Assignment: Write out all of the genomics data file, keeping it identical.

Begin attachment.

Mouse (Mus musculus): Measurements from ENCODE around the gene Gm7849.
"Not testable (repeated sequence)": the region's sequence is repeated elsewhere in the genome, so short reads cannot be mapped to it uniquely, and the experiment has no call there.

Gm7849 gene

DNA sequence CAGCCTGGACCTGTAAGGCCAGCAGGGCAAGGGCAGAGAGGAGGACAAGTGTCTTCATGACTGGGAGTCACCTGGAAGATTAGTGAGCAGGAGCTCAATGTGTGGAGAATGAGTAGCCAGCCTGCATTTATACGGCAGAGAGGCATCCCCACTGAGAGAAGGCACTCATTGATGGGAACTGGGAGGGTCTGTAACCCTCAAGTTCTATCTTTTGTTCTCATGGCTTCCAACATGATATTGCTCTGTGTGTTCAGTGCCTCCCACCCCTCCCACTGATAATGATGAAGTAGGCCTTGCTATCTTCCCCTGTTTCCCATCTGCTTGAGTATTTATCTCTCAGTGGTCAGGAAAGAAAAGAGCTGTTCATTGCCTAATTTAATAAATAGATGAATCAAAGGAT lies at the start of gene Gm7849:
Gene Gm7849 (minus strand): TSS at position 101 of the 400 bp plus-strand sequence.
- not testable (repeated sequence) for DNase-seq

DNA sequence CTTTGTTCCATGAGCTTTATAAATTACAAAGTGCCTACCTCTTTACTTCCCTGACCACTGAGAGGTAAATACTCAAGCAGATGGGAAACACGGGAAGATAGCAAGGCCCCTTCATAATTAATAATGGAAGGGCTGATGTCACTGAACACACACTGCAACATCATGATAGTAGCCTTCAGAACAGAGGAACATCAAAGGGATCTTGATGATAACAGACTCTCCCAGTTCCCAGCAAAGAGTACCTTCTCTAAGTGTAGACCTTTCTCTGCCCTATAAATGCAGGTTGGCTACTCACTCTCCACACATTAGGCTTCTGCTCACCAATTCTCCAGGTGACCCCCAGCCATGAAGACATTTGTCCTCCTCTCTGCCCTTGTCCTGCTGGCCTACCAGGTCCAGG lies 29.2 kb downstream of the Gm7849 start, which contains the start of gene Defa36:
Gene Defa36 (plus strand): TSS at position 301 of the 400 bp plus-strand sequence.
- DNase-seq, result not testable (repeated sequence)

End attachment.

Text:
Mouse (Mus musculus): Measurements from ENCODE around the gene Gm7849.
"Not testable (repeated sequence)": the region's sequence is repeated elsewhere in the genome, so short reads cannot be mapped to it uniquely, and the experiment has no call there.

Gm7849 gene

DNA sequence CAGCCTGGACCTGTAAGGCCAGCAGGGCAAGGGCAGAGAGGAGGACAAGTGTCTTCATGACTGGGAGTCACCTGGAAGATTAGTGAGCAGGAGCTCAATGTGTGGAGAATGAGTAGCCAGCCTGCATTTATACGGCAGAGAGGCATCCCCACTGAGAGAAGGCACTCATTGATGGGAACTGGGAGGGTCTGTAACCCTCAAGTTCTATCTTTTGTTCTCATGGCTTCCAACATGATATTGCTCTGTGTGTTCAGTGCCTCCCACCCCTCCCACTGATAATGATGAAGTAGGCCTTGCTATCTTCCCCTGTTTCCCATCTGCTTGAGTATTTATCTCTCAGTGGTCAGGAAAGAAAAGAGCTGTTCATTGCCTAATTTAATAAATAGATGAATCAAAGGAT lies at the start of gene Gm7849:
Gene Gm7849 (minus strand): TSS at position 101 of the 400 bp plus-strand sequence.
- not testable (repeated sequence) for DNase-seq

DNA sequence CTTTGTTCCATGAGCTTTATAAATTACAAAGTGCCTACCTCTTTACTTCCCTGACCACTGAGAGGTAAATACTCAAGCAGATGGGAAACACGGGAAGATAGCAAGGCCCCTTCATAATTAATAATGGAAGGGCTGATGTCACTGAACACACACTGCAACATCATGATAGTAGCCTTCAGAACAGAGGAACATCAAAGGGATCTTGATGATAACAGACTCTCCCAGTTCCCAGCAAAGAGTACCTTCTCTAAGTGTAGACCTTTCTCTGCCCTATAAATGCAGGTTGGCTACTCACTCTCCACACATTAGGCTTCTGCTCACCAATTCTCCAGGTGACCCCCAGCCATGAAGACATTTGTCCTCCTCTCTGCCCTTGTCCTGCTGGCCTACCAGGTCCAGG lies 29.2 kb downstream of the Gm7849 start, which contains the start of gene Defa36:
Gene Defa36 (plus strand): TSS at position 301 of the 400 bp plus-strand sequence.
- DNase-seq, result not testable (repeated sequence)